Long story short, there’s no shortage of crossovers on the market – and this comparison doesn’t even include rivals such as the Chevrolet Traverse, Hyundai Palisade or Volkswagen Atlas, among others. Consumers have plenty of options and can find a model that fits their needs, which goes to show that competition does improve the breed.

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  • ErnieB

    Already have seen the telluride on the road an it looks awesome! This would be my pick over the Toyota and the Honda— bland and blander.. tough choice between the Explorer and the telluride..

  • PhilMcGraw

    It’s funny how the Explorer is the biggest in exterior dimensions, even having a 5 inch longer wheelbase than the Telluride, but it comes up short in nearly every interior dimension except for like 3.

    The one dimension the article doesn’t touch on that should also be mentioned is the curb weight. The Explorer weighs between 4300 to 4700 lbs depending on the configuration. The Telluride weighs 4100 to 4300 lbs depending on configuration.

    • Rocket

      The Telluride vs Explorer comparison is essentially a wash in terms of interior space, which is pretty impressive considering the Explorer’s longitudinal/RWD drivetrain. As much as I like the Telluride, on paper the Explorer wins this one easily.

      • PhilMcGraw

        I don’t see how it wins on paper besides the powertrain offering and that it is RWD. The Telluride just about beats it in interior space which is pretty important. And it more importantly beats it on price. A top trim Explorer will fetch north of $50k and that horrible looking sideways tablet infotainment screen is just too much.

        If I were to spend $50k for an Explorer I might as well pony up for the Aviator.

        • Rocket

          You answered your own question … powertrain and RWD. As I said previously, to offer RWD without sacrificing interior space is an accomplishment on its own. Yes, you can spend more on the Explorer if you opt for the hybrid or twin turbo V6, but you don’t have to. How can you deny having the option to significantly upgrade what’s under hood is an advantage?

          • PhilMcGraw

            For the majority of consumers RWD and having 300hp instead of 291hp is not gong to be deal breakers. Especially since you can get the Telluride in AWD even if it’s FWD biased.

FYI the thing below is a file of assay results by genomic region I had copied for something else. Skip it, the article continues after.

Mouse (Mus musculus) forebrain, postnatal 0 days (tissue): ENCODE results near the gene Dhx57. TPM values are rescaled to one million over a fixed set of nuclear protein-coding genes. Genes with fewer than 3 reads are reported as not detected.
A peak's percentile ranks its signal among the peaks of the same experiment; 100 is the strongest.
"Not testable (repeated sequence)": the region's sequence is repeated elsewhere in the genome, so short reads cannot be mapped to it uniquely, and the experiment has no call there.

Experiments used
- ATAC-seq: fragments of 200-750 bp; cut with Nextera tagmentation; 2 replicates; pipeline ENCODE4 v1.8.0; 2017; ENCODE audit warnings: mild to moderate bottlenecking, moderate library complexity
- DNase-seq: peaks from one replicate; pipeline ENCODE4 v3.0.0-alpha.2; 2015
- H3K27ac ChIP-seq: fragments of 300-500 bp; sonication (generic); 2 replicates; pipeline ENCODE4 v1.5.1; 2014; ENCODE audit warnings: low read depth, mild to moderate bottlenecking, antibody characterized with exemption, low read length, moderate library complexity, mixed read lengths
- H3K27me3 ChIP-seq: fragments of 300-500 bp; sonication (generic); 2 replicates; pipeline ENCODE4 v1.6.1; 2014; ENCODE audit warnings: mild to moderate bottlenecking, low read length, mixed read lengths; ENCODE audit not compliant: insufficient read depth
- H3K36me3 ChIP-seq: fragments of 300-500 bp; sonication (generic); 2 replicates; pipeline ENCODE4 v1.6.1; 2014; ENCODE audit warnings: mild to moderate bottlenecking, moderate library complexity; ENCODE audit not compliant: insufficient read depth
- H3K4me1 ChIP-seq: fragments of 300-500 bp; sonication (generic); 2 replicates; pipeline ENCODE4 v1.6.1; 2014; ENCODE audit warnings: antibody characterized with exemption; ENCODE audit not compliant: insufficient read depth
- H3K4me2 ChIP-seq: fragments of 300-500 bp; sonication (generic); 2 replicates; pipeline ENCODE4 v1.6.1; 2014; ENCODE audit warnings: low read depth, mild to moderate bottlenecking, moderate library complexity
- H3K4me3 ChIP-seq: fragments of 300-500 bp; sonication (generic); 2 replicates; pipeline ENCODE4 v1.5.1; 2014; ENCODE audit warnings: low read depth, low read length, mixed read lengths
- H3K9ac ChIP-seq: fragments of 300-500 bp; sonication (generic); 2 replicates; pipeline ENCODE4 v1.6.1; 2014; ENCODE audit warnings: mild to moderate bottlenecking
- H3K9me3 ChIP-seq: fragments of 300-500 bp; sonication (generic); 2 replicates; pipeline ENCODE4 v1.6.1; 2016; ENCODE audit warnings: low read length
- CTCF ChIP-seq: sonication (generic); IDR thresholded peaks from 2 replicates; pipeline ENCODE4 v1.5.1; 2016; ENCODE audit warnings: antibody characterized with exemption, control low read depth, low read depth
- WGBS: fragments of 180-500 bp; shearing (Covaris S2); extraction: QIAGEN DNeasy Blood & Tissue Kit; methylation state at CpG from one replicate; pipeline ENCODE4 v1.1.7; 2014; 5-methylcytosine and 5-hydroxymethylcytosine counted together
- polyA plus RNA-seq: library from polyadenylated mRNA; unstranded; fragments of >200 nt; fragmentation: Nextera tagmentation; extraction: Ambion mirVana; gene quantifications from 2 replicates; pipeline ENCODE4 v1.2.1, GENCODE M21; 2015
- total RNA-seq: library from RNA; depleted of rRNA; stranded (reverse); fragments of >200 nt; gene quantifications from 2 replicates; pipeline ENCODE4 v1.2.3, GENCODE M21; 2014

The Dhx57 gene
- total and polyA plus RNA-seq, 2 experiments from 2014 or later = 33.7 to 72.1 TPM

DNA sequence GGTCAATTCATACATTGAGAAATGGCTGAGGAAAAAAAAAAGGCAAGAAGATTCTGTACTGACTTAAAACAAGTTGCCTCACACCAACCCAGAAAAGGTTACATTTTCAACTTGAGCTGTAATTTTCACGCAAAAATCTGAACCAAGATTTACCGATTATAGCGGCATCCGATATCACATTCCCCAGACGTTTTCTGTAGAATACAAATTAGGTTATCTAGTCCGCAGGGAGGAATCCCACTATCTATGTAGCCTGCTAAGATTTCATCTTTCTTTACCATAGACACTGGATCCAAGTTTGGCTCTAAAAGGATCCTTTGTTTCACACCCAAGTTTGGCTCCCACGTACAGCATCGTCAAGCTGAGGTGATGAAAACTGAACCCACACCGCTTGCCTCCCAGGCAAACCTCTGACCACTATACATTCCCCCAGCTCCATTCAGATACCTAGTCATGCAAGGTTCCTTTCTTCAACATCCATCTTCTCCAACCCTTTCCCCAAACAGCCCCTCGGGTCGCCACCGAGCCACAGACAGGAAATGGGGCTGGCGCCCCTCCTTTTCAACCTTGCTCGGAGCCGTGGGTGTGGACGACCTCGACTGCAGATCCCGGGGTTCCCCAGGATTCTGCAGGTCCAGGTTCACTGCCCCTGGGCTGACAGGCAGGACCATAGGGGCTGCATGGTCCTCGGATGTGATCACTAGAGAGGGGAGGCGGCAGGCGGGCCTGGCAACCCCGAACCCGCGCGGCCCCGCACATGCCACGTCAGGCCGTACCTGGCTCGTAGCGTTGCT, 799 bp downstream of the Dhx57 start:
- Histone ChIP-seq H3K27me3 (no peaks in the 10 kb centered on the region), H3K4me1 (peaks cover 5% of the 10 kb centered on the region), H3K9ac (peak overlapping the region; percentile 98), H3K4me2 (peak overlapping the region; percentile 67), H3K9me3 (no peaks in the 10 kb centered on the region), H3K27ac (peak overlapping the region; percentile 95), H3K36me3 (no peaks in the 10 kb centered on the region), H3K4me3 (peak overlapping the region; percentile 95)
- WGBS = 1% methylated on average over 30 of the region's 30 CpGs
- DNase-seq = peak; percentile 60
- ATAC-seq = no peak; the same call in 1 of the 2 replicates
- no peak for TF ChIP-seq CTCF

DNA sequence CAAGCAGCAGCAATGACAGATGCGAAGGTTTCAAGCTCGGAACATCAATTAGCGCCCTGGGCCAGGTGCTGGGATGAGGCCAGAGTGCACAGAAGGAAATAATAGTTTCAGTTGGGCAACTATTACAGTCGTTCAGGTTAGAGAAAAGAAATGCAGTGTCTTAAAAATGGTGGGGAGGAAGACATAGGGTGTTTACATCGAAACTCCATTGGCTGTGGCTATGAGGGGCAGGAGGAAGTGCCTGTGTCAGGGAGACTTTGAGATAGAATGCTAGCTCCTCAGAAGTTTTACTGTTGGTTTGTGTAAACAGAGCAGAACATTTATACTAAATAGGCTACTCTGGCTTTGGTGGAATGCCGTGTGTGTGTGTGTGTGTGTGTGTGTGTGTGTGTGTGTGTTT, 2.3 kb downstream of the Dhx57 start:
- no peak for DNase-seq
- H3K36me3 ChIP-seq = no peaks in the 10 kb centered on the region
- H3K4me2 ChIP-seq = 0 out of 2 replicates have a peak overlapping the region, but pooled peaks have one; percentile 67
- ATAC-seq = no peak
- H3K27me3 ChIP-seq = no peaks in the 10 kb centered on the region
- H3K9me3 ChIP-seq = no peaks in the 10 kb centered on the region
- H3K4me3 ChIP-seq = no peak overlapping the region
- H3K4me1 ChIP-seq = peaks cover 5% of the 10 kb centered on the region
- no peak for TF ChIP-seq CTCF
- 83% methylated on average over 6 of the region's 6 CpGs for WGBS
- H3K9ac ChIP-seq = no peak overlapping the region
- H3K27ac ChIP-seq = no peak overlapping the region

What is a deal breaker is that horrific interior and spending $55k for comparable equipment. I’m sorry but you can’t honestly argue spending $10k for just RWD and a slightly better engine.

          • Rocket

            You seem to be completely disregarding Ford’s other engine options. You know … the two versions of the twin turbo V6 as well as the V6 hybrid. That’s a lot of choices.

          • PhilMcGraw

            No there is no choice. On a 2019 Explorer Platinum you are forced to get the twin turbo V6. Now you might say: well if you got the Limited you wouldn’t have to spend so much but you also would be getting a less luxurious interior. And even still a 2019 Explorer Limited with comparable equipment to a Telluride is $48k.

            If you’re spending $50k on an Explorer then something is wrong with you.

            And as far as engine choices is concerned, Kia will most likely be introducing a plug in hybrid variant making around 400 hp in the near future.

          • Rocket

            You have to take the TT V6 if you buy the Platinum. You do not have to buy the Platinum to get an extremely well equipped Explorer. Plus, we’re talking MSRP here, not average transaction prices.

      • bd0007

        Wouldn’t say easily since when priced comparatively, the Explorer costs more (and still don’t know the fuel economy for the Explorer).

        Basically what it comes down to is preference for design and whether one wants more performance (the RWD/longitudinal layout of the Explorer allows for more performance-oriented powertrains).

        Despite the Explorer having 2 inches on the Telluride, the Kia has more cargo space behind the 3rd row and from the looks of it, also has the nicer interior.

    • Paul Webster

      And still the Telluride cannot haul it’s own weight.

  • timii

    I think i’d Pick the explorer or the Durango. RWD + ST 400hp or RT 360hp/SRT 475hp. Doesn’t get any better. Plus best third rows for in case you need to use them.

    • Salih Ahzem

      Durango is almost a decade old, only thing keeping it still desirable is the usual Dodge “muscle” treatment as it’s the case with the Challenger/Charger.

    • MarketAndChurch

      It’s like a budget alternative to the new Ford Explorer.